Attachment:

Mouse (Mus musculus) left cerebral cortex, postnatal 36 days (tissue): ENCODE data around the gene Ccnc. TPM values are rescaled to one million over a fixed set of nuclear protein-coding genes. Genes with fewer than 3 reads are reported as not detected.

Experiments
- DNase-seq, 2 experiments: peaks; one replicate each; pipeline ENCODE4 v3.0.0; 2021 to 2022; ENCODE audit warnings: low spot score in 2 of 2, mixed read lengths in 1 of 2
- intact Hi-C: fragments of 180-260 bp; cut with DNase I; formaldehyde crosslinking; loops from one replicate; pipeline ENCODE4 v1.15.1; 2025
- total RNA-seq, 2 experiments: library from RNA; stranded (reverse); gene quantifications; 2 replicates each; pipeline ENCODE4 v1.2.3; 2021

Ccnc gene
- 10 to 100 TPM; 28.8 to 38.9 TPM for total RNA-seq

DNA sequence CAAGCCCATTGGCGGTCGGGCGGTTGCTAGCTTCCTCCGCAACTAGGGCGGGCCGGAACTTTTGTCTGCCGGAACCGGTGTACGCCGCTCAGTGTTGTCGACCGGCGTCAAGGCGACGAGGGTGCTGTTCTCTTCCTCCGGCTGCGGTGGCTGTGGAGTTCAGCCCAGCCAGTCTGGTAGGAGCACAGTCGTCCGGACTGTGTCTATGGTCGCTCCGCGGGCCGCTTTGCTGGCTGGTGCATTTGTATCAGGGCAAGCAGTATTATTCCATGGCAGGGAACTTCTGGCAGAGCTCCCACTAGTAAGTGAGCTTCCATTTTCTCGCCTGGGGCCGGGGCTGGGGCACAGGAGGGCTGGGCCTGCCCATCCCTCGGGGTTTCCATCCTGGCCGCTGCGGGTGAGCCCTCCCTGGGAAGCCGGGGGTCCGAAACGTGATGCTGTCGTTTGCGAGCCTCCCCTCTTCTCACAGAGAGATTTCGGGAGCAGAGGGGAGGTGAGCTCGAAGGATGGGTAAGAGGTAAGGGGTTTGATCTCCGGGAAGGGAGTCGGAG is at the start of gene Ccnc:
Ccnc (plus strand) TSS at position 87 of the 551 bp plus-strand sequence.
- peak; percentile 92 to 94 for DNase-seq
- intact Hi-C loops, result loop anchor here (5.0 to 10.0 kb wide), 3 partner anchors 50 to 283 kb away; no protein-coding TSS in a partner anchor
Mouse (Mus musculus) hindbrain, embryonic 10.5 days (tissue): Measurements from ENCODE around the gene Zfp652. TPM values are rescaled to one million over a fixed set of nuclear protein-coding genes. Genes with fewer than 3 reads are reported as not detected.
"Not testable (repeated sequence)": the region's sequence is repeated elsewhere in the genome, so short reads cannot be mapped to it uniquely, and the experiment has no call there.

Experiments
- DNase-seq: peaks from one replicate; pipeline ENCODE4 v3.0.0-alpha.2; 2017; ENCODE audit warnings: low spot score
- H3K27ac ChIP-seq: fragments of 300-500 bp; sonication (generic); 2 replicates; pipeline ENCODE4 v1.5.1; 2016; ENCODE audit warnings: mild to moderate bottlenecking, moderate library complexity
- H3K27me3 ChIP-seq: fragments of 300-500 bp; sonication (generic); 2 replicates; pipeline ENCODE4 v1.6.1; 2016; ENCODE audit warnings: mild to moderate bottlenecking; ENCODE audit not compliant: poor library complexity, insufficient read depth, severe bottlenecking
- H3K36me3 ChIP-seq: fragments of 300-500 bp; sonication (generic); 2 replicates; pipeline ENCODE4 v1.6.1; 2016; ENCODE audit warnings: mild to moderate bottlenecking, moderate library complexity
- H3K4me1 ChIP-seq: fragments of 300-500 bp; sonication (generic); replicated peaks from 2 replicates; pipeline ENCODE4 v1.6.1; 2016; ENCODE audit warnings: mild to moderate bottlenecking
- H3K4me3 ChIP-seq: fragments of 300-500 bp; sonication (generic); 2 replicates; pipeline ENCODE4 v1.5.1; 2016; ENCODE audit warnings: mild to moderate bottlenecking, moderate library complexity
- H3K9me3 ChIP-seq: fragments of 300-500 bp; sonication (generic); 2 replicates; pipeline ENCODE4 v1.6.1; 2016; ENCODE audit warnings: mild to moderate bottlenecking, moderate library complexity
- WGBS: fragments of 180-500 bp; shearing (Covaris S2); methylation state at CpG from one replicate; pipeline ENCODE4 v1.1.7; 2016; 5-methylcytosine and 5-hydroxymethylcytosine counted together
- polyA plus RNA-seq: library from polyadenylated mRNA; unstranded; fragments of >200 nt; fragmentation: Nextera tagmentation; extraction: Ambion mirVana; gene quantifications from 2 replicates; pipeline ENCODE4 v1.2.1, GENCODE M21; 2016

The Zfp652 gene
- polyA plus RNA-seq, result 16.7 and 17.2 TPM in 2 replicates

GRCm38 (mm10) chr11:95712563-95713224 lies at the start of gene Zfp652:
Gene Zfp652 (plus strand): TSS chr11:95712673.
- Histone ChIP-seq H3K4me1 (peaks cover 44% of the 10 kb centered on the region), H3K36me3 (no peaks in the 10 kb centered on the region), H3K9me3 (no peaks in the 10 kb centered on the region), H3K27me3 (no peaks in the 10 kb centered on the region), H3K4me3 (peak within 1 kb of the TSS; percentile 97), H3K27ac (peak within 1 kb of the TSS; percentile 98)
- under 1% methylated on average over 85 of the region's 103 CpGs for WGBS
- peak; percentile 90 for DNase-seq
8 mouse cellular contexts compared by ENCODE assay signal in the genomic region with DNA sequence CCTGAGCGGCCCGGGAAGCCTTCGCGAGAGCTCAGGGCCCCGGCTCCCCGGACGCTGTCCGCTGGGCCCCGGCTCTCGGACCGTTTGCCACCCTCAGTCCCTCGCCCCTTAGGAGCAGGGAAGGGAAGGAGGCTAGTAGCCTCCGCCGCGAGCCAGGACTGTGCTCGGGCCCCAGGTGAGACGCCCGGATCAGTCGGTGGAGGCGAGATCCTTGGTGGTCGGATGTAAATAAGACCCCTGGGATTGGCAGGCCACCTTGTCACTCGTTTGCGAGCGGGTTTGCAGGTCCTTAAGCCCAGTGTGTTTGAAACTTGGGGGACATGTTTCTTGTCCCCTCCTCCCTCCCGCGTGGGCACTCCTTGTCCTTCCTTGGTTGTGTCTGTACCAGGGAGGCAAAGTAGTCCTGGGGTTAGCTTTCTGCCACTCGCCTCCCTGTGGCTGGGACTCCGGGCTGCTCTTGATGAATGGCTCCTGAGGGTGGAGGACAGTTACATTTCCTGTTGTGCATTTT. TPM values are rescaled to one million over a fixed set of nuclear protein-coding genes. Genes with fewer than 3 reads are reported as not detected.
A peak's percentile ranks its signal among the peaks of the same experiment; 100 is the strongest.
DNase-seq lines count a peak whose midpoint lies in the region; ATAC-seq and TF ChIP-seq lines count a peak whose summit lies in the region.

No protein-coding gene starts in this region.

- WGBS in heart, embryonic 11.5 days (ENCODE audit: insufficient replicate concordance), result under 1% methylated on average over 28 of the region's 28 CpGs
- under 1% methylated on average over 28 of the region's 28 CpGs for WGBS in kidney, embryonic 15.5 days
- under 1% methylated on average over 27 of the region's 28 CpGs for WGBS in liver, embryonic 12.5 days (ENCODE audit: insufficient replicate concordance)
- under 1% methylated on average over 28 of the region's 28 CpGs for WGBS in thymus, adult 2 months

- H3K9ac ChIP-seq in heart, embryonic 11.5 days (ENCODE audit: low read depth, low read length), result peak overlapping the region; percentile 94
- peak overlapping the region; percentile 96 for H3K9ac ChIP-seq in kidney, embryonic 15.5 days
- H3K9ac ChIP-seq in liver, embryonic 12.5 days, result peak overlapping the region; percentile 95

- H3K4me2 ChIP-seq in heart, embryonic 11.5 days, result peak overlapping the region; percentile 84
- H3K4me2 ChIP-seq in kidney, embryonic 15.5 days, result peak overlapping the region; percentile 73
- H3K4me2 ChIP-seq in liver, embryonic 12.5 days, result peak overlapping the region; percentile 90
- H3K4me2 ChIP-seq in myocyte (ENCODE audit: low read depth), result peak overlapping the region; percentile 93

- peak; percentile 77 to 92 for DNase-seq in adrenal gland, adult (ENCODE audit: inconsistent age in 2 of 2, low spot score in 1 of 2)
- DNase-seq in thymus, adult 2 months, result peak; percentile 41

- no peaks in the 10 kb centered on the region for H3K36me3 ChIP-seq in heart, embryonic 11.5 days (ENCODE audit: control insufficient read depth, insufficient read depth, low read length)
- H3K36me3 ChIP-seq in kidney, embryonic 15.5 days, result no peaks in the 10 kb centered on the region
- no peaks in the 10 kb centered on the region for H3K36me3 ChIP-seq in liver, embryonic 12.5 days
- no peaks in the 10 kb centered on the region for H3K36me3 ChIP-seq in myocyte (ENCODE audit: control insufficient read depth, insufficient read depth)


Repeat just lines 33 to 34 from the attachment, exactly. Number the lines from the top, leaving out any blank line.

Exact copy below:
DNase-seq lines count a peak whose midpoint lies in the region; ATAC-seq and TF ChIP-seq lines count a peak whose summit lies in the region.

No protein-coding gene starts in this region.